Roy McFadden, at the end of Rann’s existence gave voice to the wearied editor of many Belfast magazines: ‘I explained that tiredness, not need of cash or an increased circulation, had convinced us that five years had been a brave innings: that enough was enough.’

Threshold, the magazine of the Lyric Players Theatre, ran irregularly from 1957-1990 as and when finances allowed the theatre to publish. Its high points were probably after the theatre had moved from the suburban house of its founder (the O’Malleys) to its existing site in Stranmillis.

At this point the newer generation of poets, as opposed to the 1930s generation, began to dominate and the magazine responded to the growing civil unrest in society at the time. Threshold continued until 1990.

A short-lived example of the drive of one writer to stamp his mark on the Belfast literary scene was Interest, whose 20-odd issues were edited by Stewart Parker in the 1960s.

By far one of the most successful of the post-war magazines was The Honest Ulsterman. The Ulsterman lasted for a total of 107 issues, and is one of the best examples of a literary magazine the city has produced.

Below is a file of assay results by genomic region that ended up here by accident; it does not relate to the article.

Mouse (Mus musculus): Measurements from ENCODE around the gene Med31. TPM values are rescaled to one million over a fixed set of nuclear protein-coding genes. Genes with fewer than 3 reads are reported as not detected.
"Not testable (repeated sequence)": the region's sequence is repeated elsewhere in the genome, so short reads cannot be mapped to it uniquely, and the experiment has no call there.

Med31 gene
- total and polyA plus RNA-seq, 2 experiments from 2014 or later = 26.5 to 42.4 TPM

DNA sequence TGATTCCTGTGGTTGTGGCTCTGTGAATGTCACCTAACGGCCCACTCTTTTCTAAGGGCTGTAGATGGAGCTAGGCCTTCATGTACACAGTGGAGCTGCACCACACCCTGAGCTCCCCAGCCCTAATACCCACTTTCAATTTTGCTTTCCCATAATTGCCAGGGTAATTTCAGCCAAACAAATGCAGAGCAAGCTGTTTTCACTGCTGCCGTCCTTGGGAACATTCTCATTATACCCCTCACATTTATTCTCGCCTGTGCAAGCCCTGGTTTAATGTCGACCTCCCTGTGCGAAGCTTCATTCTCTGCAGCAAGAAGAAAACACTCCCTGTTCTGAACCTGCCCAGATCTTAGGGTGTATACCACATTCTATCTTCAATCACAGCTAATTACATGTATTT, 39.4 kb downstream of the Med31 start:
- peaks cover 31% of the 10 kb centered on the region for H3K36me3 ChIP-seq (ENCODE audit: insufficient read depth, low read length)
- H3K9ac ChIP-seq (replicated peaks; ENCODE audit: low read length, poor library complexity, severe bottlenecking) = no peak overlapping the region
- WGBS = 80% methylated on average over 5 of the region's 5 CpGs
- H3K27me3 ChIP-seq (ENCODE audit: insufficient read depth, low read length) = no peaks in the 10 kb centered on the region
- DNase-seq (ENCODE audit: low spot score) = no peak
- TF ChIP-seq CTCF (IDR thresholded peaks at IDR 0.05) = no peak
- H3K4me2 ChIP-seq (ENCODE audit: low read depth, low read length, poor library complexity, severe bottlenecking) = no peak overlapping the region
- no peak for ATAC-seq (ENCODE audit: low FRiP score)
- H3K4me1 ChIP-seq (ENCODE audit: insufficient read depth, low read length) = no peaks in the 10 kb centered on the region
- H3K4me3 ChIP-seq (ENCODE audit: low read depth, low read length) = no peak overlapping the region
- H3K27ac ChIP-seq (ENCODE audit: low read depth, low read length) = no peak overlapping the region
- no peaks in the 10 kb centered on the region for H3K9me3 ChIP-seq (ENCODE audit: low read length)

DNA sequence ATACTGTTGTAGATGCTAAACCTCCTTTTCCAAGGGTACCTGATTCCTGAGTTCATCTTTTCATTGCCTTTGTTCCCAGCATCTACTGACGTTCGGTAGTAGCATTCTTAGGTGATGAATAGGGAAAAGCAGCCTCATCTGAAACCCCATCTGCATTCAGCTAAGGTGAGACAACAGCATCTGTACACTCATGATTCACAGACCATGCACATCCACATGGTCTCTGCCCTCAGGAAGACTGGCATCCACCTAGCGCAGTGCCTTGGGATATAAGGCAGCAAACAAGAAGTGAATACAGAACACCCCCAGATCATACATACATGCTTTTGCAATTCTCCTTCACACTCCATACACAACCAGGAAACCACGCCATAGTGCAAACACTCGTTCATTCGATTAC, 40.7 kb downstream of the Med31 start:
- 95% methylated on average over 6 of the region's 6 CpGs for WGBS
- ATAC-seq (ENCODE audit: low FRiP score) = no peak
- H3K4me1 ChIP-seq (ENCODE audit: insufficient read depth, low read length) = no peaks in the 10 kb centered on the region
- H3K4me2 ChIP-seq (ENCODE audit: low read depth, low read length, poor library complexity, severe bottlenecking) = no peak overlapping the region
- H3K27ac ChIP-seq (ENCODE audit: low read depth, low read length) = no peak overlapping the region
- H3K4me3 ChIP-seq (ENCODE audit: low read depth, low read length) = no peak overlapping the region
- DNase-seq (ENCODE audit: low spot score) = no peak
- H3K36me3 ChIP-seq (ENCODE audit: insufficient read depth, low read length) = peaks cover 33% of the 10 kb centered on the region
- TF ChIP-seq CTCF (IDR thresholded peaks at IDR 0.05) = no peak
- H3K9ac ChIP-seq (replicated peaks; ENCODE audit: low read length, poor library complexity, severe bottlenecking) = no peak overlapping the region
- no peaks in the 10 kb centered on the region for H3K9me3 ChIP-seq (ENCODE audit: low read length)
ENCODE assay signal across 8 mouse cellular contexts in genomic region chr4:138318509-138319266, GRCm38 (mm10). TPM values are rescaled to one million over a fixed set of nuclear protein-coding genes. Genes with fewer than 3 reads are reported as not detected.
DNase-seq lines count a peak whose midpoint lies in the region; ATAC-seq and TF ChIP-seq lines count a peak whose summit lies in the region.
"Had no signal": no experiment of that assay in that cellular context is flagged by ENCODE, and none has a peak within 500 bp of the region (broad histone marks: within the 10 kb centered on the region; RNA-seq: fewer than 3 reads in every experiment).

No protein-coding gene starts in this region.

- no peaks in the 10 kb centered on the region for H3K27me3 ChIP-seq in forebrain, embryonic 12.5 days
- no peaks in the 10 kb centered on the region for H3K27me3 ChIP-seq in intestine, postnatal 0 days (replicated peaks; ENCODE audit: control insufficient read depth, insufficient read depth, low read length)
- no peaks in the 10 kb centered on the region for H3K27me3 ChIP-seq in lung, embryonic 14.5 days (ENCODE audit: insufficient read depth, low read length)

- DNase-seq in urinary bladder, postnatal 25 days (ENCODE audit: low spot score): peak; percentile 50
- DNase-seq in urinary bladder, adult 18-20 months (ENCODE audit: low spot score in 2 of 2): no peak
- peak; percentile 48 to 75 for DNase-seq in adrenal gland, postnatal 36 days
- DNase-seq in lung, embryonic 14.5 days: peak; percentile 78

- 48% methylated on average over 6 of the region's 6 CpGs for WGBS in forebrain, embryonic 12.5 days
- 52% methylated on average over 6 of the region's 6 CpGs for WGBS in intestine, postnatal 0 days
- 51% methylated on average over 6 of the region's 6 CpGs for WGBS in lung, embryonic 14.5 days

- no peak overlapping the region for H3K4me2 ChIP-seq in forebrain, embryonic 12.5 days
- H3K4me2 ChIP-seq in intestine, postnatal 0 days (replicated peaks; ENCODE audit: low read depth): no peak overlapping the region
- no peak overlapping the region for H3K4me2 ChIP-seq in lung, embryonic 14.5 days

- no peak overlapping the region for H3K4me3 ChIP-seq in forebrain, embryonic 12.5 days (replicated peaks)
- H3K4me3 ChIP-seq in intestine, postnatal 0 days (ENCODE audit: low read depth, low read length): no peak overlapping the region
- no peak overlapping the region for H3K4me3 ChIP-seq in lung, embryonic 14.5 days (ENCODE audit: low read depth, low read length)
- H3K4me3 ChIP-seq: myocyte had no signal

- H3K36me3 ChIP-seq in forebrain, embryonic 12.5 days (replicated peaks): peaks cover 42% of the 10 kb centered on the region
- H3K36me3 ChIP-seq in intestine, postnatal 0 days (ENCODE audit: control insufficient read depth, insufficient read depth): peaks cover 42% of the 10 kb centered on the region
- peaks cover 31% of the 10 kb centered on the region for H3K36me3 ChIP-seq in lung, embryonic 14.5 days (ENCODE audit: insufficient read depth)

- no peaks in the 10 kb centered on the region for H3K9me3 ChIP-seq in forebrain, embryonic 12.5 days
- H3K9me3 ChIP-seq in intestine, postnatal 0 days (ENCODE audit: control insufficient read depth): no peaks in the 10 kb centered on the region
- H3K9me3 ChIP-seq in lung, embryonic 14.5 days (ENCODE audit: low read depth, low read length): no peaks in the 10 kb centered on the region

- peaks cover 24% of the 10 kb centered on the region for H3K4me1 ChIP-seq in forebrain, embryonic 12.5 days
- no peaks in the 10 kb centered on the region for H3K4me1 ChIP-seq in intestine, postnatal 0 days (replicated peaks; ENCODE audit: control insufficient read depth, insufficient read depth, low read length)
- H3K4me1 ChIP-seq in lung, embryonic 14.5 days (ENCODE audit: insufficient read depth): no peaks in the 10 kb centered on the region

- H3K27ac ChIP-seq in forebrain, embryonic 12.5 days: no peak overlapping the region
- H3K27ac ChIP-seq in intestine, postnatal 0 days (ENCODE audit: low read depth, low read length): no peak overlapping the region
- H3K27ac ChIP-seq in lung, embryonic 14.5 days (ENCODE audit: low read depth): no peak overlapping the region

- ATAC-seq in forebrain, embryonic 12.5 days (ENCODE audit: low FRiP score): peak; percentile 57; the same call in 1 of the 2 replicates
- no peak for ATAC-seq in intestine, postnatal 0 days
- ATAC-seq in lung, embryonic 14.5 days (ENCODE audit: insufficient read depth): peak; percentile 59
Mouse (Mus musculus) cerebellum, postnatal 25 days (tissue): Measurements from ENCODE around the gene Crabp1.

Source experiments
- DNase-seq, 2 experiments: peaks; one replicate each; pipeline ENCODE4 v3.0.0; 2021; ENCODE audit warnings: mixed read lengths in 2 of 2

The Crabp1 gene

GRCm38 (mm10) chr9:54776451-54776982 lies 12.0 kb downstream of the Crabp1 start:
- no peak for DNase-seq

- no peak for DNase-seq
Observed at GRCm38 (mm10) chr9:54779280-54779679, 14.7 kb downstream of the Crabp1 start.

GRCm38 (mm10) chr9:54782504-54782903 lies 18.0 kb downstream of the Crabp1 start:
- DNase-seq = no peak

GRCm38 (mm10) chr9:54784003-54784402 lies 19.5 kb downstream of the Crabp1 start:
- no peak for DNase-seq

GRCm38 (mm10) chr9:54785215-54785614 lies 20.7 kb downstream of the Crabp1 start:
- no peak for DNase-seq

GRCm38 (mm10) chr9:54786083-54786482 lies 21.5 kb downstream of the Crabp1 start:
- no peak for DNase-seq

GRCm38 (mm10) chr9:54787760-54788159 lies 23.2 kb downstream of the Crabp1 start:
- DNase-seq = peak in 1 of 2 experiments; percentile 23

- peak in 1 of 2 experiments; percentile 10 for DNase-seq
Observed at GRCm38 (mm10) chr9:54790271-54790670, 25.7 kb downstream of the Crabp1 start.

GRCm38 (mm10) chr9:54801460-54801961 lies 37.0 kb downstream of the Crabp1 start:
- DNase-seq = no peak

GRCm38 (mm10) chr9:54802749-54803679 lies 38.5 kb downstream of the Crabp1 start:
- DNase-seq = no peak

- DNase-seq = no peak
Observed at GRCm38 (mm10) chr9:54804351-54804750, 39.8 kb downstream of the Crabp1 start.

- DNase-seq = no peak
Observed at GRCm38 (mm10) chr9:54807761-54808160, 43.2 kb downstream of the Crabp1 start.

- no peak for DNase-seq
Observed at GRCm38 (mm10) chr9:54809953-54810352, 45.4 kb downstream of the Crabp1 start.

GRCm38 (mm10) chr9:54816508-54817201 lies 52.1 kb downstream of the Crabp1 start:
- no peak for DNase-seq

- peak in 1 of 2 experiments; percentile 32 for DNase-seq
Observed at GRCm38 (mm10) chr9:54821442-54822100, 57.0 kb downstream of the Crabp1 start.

Begun by the iconoclastic poet James Simmons, the magazine moved from its original base in Portrush to Belfast in 1969, a year after its initial creation.

The first phase saw the magazine subtitled ‘A Handbook of Revolution’ and the early issues reflect James Simmons’ revolutionary tendencies. Such a furore was caused by his manifesto that the then RUC visited the printers of the magazine in 1968.

Simmons, however, was keen to point out later that he meant: ‘The revolutionary process inside a man sometimes produced by literature, making him see the world afresh.’